Cornea Cataract & Lasik
Ophthalmologist, Delhi
Which Eye Tests That Are Conducted Before Surgery?

Any patient who needs to undergo cataract surgery must be evaluated in a thorough manner so as to establish the requirement, appropriateness, expected surgical problems, expected benefits and co-morbid conditions having an influence on cataract surgery.

The preoperative assessment consists of -

A test for your existing glasses prescription:

It is useful for your cataract surgeon to know your existing glasses prescription in cases where there is a high refractive error (people who are very short or long sighted), in order to plan to correct this error after cataract surgery.

A full ocular examination: This includes looking at:

  • The eyelid anatomy and inflammation.
  • The state of the tear film, dry eye changes could make surgery difficult
  • The presence of abnormalities in the cornea that could make visualisation of the cataract difficult during surgery.
  • The amount of dilation the iris undergoes with dilating drops.
  • The type of cataract. Soft cataracts can be aspirated. Hard cataracts need more ultra-sound energy and surgical time to break up and remove. White cataracts may need trypan blue staining to visualize the capsule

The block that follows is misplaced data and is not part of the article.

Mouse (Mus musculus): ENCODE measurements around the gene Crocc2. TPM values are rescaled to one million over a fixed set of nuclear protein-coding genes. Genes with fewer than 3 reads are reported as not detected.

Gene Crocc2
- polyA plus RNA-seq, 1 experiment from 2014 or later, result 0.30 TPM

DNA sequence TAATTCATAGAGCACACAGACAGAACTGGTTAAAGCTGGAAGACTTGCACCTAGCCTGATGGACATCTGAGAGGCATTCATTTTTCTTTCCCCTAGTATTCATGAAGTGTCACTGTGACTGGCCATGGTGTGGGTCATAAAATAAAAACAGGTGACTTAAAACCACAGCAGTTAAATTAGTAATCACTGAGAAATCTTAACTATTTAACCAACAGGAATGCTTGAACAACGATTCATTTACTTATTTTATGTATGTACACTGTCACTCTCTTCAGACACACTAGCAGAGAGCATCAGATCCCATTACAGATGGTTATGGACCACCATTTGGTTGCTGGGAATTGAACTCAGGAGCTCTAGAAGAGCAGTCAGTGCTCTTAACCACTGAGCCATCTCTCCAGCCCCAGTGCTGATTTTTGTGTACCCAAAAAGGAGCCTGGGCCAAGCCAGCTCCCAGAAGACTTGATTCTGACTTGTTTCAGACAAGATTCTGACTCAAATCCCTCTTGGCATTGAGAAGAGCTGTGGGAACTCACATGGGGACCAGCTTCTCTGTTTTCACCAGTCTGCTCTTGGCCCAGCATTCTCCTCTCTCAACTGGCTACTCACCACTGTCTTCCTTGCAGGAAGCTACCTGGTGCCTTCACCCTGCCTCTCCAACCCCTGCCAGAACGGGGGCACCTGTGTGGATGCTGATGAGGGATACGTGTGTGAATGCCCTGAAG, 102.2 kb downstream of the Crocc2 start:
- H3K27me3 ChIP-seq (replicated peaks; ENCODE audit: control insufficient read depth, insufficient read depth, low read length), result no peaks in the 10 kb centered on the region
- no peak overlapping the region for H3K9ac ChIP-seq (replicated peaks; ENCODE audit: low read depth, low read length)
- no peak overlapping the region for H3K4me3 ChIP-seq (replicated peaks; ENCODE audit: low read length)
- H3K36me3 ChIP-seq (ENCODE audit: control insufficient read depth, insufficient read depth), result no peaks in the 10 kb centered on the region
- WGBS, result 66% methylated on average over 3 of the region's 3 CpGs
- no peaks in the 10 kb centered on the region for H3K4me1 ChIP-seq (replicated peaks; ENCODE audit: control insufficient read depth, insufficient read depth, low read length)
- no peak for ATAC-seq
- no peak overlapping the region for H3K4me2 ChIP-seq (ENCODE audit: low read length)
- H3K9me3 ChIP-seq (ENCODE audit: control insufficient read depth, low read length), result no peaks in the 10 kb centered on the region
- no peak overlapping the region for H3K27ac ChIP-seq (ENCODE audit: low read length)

• The measurement of intra-ocular pressure. With this test, we aim to exclude glaucoma and ensure optimal control of immediate pre-operative and intra-operative eye pressures often with extra eye drops that temporarily lower eye pressure.

Biometry Tests: This is a simple pre-operative measurement. It calculates the correct power of artificial intra-ocular lens. They will be implanted into your eye once your cataract is removed.

Corneal Topography: This is a test to map out the corneal curvature in greater detail. It is used prior to premium IOL Implantation like Toric IOLS either monofocal or multifocal , to ensure avoid postoperative refractive errors. This extra test is only required if the biometry readings show larger than normal differences in keratometry readings.